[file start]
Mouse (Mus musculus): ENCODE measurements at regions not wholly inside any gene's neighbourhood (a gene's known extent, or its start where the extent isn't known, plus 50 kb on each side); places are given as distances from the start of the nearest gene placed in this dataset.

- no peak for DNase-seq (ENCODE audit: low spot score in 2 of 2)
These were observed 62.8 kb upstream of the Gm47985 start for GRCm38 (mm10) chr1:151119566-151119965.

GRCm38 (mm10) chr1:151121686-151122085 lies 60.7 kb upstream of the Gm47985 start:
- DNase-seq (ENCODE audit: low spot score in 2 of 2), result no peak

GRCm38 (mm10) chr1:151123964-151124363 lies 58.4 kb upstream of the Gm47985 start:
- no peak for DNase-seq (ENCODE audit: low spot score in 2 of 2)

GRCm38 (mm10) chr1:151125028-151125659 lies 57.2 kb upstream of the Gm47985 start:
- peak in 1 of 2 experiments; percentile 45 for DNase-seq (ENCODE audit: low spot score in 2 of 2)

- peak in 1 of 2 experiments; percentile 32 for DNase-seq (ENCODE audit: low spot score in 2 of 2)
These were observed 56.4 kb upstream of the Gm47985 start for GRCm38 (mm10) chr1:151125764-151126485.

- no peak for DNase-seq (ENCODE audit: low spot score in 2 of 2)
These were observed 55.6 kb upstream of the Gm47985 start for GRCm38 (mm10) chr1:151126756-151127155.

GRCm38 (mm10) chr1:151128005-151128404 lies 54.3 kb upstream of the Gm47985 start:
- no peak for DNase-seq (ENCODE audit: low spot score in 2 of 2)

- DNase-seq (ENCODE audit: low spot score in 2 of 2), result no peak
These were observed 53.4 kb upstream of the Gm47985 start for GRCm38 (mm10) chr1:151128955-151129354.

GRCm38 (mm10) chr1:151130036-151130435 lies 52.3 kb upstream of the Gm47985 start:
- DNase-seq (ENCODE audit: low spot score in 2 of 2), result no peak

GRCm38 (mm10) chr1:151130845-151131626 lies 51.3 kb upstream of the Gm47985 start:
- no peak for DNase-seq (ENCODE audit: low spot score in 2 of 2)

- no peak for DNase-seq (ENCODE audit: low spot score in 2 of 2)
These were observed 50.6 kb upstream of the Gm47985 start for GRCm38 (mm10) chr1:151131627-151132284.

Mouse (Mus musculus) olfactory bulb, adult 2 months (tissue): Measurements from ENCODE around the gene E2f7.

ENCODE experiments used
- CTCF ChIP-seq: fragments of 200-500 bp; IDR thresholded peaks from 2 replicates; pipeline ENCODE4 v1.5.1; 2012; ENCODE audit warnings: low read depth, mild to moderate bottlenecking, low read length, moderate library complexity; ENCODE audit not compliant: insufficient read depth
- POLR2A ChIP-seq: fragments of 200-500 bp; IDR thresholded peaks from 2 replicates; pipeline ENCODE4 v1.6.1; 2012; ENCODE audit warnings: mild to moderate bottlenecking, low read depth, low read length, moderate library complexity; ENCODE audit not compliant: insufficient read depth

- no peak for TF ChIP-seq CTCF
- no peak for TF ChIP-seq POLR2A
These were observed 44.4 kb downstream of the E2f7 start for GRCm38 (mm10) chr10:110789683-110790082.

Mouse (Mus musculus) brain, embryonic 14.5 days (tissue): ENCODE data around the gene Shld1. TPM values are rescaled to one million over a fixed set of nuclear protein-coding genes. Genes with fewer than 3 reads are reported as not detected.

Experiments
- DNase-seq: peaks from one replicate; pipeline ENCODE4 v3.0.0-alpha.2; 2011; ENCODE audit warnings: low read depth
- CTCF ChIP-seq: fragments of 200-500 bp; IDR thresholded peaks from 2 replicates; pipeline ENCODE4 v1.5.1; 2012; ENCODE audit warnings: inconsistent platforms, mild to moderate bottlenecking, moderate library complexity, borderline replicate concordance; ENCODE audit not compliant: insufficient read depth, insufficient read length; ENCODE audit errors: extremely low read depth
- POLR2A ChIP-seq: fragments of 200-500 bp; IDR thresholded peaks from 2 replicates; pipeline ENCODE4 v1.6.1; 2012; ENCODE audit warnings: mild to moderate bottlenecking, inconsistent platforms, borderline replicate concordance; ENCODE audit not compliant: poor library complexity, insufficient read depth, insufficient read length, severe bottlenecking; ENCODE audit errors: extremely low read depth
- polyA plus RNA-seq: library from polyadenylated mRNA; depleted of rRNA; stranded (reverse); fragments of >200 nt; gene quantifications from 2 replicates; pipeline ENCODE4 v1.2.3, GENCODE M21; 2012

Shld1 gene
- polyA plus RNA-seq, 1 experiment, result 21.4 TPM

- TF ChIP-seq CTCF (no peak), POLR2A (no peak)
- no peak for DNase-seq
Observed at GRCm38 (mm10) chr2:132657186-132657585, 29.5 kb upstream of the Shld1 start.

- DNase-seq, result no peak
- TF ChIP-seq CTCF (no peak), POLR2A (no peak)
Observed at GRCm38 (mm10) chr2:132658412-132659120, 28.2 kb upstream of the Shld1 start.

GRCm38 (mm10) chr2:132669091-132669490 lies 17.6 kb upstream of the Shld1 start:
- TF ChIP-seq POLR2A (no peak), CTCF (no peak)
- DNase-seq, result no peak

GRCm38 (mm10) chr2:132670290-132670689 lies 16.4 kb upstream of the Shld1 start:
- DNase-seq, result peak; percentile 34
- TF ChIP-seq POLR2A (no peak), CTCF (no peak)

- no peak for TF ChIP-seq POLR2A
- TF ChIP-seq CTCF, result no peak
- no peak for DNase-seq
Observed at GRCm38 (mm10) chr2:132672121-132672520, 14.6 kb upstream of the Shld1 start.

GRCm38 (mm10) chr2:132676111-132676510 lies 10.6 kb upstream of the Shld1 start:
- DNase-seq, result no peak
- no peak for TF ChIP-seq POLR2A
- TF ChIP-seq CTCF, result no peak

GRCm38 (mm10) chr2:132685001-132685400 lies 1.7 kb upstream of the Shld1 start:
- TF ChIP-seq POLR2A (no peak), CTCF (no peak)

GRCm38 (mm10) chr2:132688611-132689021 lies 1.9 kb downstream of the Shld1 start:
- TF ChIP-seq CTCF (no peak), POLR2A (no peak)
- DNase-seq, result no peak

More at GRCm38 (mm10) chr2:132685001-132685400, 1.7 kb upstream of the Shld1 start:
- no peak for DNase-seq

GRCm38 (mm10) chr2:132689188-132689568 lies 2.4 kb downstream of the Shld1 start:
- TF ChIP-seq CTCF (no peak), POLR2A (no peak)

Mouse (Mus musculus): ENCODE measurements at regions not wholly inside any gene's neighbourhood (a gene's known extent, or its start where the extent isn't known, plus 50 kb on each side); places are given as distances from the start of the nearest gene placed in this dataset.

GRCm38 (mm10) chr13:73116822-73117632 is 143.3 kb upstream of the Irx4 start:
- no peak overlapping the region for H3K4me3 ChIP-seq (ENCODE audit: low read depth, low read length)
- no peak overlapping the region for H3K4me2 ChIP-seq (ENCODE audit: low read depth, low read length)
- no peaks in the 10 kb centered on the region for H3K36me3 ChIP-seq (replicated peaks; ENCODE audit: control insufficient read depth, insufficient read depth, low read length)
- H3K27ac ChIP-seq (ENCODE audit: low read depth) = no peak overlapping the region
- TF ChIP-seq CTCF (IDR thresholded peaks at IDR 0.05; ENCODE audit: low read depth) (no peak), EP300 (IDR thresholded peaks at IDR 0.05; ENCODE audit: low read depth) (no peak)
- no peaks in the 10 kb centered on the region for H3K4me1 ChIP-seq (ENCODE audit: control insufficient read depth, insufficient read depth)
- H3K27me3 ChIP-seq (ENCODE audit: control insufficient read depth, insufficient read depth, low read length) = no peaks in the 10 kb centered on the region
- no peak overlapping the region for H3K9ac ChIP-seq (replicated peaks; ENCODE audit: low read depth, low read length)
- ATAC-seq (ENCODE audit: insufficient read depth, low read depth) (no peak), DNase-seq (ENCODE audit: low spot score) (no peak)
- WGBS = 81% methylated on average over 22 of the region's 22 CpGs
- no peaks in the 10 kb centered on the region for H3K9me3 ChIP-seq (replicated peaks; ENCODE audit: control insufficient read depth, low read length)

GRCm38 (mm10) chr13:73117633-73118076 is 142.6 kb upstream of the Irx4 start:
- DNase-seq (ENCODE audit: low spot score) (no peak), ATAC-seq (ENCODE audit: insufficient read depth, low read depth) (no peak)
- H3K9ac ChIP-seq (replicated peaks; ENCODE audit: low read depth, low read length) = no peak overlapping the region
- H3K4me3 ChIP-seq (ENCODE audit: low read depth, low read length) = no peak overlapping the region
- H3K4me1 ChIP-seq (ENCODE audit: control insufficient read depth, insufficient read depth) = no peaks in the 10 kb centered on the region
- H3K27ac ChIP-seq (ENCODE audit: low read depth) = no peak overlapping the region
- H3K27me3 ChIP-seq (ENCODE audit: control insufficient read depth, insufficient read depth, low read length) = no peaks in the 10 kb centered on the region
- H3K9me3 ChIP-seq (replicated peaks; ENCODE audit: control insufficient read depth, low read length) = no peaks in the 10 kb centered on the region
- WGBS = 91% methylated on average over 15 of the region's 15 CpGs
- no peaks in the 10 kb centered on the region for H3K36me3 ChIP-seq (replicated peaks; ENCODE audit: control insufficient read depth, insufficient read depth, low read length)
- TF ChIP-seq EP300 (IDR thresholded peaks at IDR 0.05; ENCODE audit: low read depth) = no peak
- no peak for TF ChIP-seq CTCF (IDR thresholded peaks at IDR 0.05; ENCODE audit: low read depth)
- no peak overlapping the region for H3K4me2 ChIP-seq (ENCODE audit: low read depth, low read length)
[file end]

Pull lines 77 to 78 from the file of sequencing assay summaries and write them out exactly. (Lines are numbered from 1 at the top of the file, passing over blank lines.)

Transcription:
- no peak overlapping the region for H3K9ac ChIP-seq (replicated peaks; ENCODE audit: low read depth, low read length)
- ATAC-seq (ENCODE audit: insufficient read depth, low read depth) (no peak), DNase-seq (ENCODE audit: low spot score) (no peak)